Building the World

March 16, 2017
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Secret of the Sphynx

Le Sphynx après les déblaiements et les deux grandes pyramids.” Bonfils. Library of Congress. Image: wikimedia commons.

Queen of the Nile, Cleopatra might grieve over the alarming change in one of the world’s most fertile deltas. As water flows north from Ethiopia, through the Sudan and Egypt to the Mediterranean, nutrients enrich the Nile River Delta. The Aswan Low Dam (1902) and Aswan High Dam (1965), along with the newly constructed Grand Ethiopian Renaissance Dam, to be the largest hydroelectric facility in Africa, are in part responsible for changing conditions. Now, less than 10% of the Nile’s waters reunite with the sea. Land subsidence and sea level rise are also factors threatening the Nile Delta. Studies of pollen and charcoal found preserved in delta sediment date back 7,000 years, to the time of the pyramids, may reveal ancient responses to similar conditions. Will the Sphinx reveal the secret?

For more: Stanley, Jean-Danaiel and Pablo L. Clemente. “Increased Land Subsidence and Sea-level Rise are Submerging Egypt’s Nile Delta Coastal Margin.” GSA Today, 2017. DOI: 10.1130/GSATG312A.1. www.geosociety.org/gsatoday/archive/27/5/abstract/GSATG312A.1.htm.

United States Geological Survey. “Climate and drought lessons from ancient Egypt.” ScienceDaily, 16 August 2012. http://www.sciencedaily.com/releases/2012/08/120816110839.htm. 

Building the World Blog by Kathleen Lusk Brooke and Zoe G Quinn is licensed under a Creative Commons Attribution-NonCommercial-NoDerivs 3.0 Unported License.

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March 10, 2017
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Bridge to the Future

Bridges to the future: in the next 15 years, the world will build more infrastructure than is currently on the planet. Photo: “Gaoliang Bridge: The Summer Palace” by Hennessey, wikimedia commons.

Rebuilding may characterize the next era. Bridges, roads, rail, energy, and water systems are in need of an upgrade. There is so much backlog in the United States, costs are estimated at $4.6 trillion by the American Society of Civil Engineers. Former President of Mexico, Felipe Calderon states it’s not just the United States, or even North America. Global infrastructure needs an upgrade. History suggests a few guidelines. Focus on projects; jobs will follow. Target both macro and micro: on the grand scale, choose iconic projects of national (or regional) impact; on a micro scale, concentrate on towns and local improvements that can be seen in four years. Government allocations should not focus on profit (certain infrastructure pays for itself in tolls, as Charlemagne proved, and such ventures can be public/private), but on rights and commons. Consider creation of a national clearinghouse where states and cities can learn from each other (such as the Bloomberg Harvard City Leadership program). Some of these suggestions are offered by Nicole Gelinas of the Manhattan Institute, and others by Michael Bloomberg, UN Secretary-General’s Special Envoy for Cities and Climate Change, and Harvard President Drew Gilpin Faust in their recent announcement: “Helping mayors do their job.”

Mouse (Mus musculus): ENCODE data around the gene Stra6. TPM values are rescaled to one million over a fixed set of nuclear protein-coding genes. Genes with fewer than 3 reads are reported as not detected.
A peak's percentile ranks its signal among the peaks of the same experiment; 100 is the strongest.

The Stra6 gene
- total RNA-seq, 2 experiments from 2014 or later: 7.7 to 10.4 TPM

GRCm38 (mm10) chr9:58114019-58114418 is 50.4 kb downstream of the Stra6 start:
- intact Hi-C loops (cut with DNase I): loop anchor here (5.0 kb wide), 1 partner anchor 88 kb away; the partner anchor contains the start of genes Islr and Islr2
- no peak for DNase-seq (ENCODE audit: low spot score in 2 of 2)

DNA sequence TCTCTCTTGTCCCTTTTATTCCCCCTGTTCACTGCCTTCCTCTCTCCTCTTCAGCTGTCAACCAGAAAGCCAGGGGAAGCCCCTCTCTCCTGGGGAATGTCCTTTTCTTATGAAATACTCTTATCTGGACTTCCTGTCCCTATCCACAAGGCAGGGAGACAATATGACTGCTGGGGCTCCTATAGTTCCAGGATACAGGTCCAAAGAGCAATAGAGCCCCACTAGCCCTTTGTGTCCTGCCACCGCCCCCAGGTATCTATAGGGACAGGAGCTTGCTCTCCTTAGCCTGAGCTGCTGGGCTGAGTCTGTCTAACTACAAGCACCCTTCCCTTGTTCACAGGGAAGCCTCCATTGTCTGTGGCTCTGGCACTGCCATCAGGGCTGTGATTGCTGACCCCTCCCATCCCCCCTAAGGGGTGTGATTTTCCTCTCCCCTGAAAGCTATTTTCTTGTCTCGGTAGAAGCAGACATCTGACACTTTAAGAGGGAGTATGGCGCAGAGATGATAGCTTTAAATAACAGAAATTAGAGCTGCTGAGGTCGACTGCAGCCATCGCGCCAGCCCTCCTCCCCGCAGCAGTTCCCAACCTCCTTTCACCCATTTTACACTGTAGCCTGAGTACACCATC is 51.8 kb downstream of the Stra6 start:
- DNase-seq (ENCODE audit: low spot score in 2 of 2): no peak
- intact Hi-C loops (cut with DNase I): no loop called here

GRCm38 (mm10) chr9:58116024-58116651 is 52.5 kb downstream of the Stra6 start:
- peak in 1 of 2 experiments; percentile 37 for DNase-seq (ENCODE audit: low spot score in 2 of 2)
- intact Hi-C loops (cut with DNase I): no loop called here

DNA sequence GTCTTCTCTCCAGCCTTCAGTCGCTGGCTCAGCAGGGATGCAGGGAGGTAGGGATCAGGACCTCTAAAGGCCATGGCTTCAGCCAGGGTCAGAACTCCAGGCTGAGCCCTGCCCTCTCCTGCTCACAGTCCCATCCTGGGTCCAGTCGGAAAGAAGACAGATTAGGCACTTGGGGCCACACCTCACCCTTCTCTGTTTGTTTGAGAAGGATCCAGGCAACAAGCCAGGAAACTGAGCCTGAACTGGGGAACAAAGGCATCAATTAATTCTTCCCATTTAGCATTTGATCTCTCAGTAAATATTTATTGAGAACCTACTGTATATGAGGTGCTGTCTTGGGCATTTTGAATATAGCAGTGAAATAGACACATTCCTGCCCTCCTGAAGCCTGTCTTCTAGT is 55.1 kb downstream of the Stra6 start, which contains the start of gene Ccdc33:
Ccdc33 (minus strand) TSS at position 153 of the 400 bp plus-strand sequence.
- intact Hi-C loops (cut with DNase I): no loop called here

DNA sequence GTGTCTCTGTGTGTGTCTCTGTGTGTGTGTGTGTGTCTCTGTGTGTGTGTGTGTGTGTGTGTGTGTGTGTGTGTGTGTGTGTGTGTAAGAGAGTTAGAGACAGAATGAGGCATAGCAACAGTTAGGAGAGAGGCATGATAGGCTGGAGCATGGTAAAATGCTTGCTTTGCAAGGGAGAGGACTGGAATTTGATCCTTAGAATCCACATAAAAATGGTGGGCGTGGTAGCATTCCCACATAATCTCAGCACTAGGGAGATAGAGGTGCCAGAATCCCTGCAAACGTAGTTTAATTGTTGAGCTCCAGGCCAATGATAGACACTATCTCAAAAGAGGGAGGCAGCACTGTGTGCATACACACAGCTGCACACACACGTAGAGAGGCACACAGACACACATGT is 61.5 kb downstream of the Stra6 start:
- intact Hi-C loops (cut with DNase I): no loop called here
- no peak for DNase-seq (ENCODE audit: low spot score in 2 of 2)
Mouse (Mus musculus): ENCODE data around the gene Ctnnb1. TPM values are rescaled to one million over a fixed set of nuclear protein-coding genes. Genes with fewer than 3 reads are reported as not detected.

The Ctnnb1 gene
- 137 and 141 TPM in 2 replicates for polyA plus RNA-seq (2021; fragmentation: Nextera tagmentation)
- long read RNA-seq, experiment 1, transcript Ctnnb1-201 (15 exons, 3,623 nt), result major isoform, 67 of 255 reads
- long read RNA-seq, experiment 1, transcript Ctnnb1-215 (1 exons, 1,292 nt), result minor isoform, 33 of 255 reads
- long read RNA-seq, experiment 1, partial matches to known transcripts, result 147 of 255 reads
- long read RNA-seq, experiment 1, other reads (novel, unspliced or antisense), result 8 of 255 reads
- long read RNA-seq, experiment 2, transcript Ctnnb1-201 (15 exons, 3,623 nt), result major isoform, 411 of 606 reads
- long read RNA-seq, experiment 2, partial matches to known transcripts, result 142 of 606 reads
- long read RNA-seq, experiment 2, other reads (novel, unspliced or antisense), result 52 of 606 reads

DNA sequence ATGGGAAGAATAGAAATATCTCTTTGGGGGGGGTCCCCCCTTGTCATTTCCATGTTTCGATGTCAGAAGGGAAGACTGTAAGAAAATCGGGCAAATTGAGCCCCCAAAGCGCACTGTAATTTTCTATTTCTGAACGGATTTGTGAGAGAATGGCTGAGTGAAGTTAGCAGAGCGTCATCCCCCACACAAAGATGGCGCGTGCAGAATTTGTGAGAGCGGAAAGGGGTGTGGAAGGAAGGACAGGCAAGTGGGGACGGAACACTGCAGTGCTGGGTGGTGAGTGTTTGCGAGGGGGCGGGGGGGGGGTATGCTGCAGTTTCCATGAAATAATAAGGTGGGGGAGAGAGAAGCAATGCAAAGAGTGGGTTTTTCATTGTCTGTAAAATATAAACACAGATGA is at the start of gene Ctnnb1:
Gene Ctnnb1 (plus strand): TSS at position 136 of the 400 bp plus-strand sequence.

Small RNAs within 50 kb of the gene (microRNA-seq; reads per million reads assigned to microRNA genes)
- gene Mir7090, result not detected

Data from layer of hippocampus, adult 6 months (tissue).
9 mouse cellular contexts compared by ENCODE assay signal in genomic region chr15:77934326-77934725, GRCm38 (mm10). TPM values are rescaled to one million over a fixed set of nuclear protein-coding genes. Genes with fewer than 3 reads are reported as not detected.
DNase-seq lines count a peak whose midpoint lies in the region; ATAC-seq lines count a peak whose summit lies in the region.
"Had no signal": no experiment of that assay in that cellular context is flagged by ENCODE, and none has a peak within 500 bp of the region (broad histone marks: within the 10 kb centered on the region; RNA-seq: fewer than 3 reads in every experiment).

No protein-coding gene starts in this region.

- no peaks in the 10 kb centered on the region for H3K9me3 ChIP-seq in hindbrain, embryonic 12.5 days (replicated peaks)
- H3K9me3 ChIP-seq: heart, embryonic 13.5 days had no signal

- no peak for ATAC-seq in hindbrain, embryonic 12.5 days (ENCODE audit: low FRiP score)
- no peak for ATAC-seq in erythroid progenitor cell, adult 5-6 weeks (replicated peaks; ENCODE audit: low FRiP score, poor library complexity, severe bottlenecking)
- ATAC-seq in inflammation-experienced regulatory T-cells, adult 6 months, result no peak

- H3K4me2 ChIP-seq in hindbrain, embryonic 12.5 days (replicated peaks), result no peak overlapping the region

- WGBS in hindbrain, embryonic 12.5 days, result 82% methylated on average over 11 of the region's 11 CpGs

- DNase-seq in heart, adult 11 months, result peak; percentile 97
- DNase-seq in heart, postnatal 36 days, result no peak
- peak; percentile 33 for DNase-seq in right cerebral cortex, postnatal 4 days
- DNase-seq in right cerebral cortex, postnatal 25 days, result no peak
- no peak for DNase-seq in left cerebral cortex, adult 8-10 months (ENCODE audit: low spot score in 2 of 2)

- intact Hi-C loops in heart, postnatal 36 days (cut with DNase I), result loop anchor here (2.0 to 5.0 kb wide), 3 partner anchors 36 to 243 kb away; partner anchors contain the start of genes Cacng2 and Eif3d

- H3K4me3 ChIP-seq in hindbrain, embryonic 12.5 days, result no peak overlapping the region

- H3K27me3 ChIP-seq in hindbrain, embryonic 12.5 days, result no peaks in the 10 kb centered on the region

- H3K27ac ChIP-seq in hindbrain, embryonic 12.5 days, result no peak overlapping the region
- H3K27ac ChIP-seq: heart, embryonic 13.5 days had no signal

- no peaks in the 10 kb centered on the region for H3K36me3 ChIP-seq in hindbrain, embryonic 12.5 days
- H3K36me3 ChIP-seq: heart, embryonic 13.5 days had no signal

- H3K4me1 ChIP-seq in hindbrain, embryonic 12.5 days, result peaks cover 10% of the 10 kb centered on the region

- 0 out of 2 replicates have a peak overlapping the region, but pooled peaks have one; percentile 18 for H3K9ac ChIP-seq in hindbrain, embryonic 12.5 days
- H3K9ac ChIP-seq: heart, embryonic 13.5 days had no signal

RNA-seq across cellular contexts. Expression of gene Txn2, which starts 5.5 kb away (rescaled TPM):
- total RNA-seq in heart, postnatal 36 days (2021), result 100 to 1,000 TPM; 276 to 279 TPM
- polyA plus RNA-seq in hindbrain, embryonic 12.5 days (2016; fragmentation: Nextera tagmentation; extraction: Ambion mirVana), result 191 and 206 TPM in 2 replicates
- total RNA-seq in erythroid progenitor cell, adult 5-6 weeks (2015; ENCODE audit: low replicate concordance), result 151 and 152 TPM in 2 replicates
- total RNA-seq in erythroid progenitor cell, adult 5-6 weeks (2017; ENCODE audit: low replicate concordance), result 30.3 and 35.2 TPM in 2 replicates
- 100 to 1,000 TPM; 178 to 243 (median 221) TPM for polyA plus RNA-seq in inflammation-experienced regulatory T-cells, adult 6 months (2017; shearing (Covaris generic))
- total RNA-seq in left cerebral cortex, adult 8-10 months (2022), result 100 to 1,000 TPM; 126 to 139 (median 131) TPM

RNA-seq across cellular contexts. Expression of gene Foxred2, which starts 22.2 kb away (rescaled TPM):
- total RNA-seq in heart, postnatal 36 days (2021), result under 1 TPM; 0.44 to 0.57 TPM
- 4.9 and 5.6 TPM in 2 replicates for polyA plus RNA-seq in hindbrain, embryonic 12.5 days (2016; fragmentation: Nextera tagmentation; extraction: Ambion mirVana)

Felipe Calderon adds: “There’s evidence that 1% of GDP spent on infrastructure can lead to a 1.5% increase in GDP within 4 years. But, given the rate at which greenhouse gas emissions are accumulating, the type of infrastructure we build matters more than ever. Building a solar plant is better than building a coal plant. Building light rail is better than expanding a highway. Solid flood defense systems can hold back rising seas. We will be building over the next fifteen years more infrastructure than currently exists on the planet.

Global infrastructure investment, over the next 15 years, is expected to reach $90 trillion. It’s an opportunity for structural sustainability perhaps unprecedented in history. Can we build the bridge to a better future?

For more: “America’s Infrastructure Scores a D+” American Society of Civil Engineers, Infrastructure Report Card. http://www.infrastructurereportcard.org/

Bloomberg, Michael R. and Drew Gilpin Faust, “Helping mayors do their job.” The Boston Globe, 25 August 2016. https://www.bostonglobe.com/opinion/2016/08/25/helping-mayors-their-job/1HblR7a4hKsQMJEbXmnAgP/story.html

Calderon, Felipe. “Global infrastructure needs an upgrade.” 7 October 2016. CNN. http://money.cnn.com/2016/10/07/news/economy/felipe-calderon-oped-us-infrastructure/index.html

Building the World Blog by Kathleen Lusk Brooke and Zoe G Quinn is licensed under a Creative Commons Attribution-NonCommercial-NoDerivs 3.0 Unported License.

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March 6, 2017
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March!

St. Petersburg: price of admission to the new city was one large stone, by order of the tsar. Image: wikimedia commons.